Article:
Uncle Parker paused. “But yeah, he’d blast the Beatles in our garage and I’d bring in a lawn chair just to watch him work. I loved the sound of metal on metal, the smell of oil. I remember your dad always stopped whatever he was doing whenever ‘Dear Prudence’ came on. He’d just sit with his legs crossed and stare at his greasy fingertips and listen.” He cleared his throat. “One time, I think it was in the summer when he was almost done with the car, he told me, ‘Parker, bud, if I have a daughter, I’m going to name her Prudence, and all her friends are going to be envious.’”
“No one is jealous of my name,” I said. The stoplight at the end of Monroe Street changed to yellow and I took my foot off the gas to slow down. “It’s such a mouthful.”
“Prudence is an awesome name.”
“It’s so old sounding.”
“It’s way better than mine,” Uncle Parker said. He picked up his soda and took a sip. “Par-ker Ba-ker. The K’s are so harsh. I always wanted to be an Elijah or George. Something with softer consonants.”
“The person behind us has been tailgating me for like four blocks.” I glanced back at the red minivan in the rearview mirror. “Am I going too slow? What’s the speed limit?”
“They’ll pass us. Don’t worry about them.” Uncle Parker rolled down his window and signaled for the car to go around us. “There is a guy in my barbershop quartet named Kingsley Butler. How cool is that? He goes by King and wears fedoras one day and cowboy boots the next. Totally changes his persona. No one even thinks it’s weird. He just leaves his old self and style behind. It’s incredible.”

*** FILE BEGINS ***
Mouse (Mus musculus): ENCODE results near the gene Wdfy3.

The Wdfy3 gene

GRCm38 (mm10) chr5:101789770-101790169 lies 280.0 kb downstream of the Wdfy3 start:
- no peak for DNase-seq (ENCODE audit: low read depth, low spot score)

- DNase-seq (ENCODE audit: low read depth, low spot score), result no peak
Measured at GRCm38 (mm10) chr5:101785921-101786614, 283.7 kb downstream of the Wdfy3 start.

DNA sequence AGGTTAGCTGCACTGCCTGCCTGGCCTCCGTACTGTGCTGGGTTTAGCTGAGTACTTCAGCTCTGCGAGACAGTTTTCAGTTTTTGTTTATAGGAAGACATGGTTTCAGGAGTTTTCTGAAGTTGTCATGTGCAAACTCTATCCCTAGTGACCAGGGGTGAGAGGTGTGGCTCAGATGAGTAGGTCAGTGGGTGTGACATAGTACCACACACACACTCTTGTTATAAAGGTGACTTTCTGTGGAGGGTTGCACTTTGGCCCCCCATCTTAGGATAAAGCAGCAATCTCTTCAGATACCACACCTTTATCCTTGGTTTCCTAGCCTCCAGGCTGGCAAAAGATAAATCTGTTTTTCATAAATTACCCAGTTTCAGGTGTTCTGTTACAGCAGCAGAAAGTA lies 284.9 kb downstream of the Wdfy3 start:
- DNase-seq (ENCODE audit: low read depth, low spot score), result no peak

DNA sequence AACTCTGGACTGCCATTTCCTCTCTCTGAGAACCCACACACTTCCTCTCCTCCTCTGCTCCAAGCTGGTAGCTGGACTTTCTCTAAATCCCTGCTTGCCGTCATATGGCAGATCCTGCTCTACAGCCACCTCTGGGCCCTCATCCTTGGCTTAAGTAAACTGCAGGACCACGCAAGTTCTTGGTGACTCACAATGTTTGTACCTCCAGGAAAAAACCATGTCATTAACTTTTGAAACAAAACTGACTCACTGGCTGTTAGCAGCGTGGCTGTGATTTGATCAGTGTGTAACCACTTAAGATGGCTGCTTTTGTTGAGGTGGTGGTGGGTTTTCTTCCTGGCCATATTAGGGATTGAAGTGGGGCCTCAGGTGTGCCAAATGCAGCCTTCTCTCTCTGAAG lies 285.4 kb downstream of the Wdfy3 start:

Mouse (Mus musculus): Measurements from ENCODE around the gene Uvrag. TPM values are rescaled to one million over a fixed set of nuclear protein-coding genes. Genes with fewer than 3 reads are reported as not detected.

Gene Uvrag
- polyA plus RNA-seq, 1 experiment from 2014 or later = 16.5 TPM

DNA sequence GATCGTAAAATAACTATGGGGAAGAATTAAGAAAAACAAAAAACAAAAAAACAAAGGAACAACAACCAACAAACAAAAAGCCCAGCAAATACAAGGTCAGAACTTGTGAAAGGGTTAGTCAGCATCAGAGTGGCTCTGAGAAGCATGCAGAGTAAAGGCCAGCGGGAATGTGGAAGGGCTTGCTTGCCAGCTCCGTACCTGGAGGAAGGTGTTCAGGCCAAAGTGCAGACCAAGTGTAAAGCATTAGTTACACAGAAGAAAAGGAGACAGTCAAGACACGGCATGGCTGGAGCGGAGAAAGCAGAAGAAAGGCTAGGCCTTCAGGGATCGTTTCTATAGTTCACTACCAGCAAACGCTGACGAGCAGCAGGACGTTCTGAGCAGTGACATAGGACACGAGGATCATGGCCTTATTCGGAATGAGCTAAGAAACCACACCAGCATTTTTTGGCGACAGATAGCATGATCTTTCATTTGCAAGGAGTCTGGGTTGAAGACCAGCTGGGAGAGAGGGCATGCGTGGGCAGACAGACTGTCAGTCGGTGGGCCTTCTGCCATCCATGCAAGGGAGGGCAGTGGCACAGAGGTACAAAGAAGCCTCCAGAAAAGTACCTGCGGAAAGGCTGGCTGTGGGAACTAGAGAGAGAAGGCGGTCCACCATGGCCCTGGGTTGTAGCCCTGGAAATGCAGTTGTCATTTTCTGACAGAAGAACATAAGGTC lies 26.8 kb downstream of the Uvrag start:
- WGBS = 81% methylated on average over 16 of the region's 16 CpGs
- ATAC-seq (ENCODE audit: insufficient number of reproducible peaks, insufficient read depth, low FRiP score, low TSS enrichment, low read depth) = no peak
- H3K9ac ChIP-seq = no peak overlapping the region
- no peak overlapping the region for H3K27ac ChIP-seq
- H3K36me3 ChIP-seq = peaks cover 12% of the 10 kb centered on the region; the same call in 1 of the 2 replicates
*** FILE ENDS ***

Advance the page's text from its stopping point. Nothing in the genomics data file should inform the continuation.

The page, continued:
“You’re in a barbershop quartet?”
“Hell yeah.” A commercial for weight loss supplements came on and Uncle Parker turned the radio down a bit. “I’m a tenor for this group called 18 Big Sound. It’s a good time. We do gigs at nursing homes and corporate events mostly. I arrange the songs.” I’d known my Grandpa Baker had been into barbershop, but was surprised to hear the singing gene carried down into at least one of his sons.
“Are you any good?”
“I like to think so,” he said. “I did a cappella in college, too.”
“I didn’t think you went to college.” My palms got clammy against the leather steering wheel as I realized what I’d said.
“Yep, studied business management. I don’t think I drank any water the entire time.” I laughed with hesitation, not entirely sure if I should be condoning his youthful alcoholism. “Your dad and Uncle Steve visited once, I want to say I was a freshman, and this was right after your dad moved to Newport. He was wearing all these fancy sweaters and shoes and had real Ray Bans. All the kids on my floor treated him like a movie star. Then he bought us a keg and became God. It was the best.”
Uncle Parker’s cell rang, the ringer the sound of a loud, old-fashioned telephone. He apologized, pulled it out of his pocket, and sent it to voicemail.
“Did you ever visit my dad when he lived in Newport?”
Uncle Parker shook his head. “I never made it out there. I heard it was beautiful though. He had this condo near the beach, was really good at making friends. Apparently quite the bachelor, too.”
“Nope. Don’t want to hear that.”
He slapped his leg and laughed harder than I expected. His cell buzzed and he pulled out his phone. He started typing then waved his phone. “I’m only doing this because I’m the passenger.” I nodded and stayed focused on the road.
It was 6:00 pm and we drove into a burnt orange sky that hurt my eyes. I had to squint to clearly make out the color of the stoplights. Uncle Parker’s phone buzzed again. He read the message and scratched his eyebrow.
“Hey, how about as a treat for your last lesson we swing by Pete’s Pub?” he said. “Two of my buddies I haven’t seen in a while are there. It’s really close, only two blocks away. I’ll even buy you a burger, how ‘bout that?”
“I’m a vegetarian, but I guess I could go for a milkshake or something.”
“Milkshake it is.”
Instead of continuing on Maine Street back to my house, we took a right